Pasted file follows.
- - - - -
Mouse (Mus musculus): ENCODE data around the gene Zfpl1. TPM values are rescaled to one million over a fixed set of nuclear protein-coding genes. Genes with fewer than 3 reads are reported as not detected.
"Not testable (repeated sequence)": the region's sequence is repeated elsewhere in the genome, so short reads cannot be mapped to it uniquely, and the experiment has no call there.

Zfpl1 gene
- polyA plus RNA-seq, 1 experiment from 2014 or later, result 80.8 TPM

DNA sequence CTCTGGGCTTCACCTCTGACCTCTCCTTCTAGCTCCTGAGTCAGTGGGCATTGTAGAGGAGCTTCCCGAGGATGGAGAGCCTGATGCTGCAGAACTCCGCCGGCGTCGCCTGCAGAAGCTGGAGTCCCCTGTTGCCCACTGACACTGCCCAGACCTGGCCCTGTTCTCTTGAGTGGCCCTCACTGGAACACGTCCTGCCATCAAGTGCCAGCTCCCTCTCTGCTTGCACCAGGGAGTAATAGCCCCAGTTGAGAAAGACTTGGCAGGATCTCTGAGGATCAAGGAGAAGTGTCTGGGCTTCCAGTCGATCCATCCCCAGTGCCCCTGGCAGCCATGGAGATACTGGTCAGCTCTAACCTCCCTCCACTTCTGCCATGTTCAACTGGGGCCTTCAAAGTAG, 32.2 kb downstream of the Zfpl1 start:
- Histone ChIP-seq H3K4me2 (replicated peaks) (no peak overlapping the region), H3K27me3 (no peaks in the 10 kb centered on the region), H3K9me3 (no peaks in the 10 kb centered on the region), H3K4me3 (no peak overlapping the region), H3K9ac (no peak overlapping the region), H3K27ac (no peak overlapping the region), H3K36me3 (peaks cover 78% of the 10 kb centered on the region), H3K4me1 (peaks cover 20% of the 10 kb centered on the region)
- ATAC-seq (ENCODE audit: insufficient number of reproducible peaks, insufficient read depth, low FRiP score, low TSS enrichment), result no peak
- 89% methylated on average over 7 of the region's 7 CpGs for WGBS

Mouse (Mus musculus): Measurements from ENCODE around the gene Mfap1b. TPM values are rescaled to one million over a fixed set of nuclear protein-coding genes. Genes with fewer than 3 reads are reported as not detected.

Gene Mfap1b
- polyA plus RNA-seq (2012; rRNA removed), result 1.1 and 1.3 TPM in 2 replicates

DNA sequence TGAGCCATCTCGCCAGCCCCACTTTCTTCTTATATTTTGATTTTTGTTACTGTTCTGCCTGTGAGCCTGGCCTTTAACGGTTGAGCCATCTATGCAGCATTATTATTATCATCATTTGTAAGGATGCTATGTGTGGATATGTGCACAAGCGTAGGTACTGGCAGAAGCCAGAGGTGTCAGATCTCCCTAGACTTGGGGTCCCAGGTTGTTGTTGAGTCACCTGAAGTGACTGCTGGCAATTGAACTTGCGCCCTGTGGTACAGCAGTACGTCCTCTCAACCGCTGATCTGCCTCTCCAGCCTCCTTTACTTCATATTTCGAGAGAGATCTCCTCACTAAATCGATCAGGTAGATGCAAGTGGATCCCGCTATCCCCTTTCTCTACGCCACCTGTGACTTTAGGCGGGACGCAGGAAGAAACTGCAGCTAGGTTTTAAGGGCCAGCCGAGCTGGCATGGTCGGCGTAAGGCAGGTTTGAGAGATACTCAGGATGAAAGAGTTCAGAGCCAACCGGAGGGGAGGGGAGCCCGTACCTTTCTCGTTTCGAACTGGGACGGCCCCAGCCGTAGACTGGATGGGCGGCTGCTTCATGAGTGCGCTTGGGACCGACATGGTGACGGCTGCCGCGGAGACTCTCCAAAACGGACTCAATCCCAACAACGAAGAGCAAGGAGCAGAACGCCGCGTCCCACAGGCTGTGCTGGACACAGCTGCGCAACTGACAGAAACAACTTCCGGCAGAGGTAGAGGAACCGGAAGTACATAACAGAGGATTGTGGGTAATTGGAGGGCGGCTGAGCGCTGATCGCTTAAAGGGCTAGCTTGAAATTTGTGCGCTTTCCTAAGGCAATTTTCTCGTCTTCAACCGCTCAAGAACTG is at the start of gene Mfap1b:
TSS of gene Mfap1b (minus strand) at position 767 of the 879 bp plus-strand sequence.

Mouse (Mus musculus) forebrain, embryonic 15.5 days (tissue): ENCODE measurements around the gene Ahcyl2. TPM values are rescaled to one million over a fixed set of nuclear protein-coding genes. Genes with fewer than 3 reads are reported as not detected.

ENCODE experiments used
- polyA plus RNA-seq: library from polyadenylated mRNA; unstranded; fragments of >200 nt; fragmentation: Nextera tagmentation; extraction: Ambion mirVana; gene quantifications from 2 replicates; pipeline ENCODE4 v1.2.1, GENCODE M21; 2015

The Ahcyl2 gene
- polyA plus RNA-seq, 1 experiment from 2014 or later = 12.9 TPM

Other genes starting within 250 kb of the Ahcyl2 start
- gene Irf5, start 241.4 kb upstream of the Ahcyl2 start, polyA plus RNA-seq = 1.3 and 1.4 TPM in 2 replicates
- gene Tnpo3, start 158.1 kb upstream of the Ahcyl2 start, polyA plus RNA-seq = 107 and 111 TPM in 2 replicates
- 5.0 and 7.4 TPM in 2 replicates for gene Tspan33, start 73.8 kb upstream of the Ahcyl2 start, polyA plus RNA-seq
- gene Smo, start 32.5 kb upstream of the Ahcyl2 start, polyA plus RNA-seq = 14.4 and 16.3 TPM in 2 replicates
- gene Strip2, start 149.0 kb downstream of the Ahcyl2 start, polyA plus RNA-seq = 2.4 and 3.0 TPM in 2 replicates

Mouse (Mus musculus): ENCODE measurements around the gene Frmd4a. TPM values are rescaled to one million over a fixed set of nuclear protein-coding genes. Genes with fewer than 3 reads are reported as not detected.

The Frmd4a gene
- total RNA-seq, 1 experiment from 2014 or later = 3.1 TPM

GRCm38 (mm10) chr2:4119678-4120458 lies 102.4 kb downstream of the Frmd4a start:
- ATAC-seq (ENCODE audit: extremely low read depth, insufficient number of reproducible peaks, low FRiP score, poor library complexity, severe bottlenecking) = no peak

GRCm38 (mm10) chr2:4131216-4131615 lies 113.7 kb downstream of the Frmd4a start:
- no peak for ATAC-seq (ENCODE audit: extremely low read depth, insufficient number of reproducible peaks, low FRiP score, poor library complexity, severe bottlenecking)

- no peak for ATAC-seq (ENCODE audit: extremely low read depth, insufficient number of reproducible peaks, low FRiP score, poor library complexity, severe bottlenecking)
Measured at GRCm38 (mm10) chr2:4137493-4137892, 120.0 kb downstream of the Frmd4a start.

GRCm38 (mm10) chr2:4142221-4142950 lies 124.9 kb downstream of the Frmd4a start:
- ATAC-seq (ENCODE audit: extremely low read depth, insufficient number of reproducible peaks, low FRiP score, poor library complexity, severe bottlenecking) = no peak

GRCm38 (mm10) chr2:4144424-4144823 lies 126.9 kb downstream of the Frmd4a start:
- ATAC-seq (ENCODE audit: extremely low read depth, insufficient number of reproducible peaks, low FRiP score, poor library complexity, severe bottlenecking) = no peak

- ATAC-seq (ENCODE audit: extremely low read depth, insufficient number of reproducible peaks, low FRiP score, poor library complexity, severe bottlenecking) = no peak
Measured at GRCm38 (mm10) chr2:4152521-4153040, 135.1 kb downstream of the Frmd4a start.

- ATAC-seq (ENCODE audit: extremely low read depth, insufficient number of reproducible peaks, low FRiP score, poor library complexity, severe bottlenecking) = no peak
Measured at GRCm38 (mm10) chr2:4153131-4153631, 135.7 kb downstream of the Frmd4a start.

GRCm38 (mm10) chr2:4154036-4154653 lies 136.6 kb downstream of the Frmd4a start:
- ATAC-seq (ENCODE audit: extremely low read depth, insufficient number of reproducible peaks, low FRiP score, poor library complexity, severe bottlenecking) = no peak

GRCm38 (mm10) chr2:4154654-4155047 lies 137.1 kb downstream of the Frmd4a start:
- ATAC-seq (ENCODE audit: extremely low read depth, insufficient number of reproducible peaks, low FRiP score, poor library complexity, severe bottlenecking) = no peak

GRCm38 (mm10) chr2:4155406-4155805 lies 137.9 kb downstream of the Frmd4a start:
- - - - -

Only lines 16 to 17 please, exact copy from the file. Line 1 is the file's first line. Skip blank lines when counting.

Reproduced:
- polyA plus RNA-seq: library from polyadenylated mRNA; unstranded; fragments of >200 nt; fragmentation: Nextera tagmentation; extraction: Ambion mirVana; gene quantifications from 2 replicates; pipeline ENCODE4 v1.2.1, GENCODE M21; 2015

The Ahcyl2 gene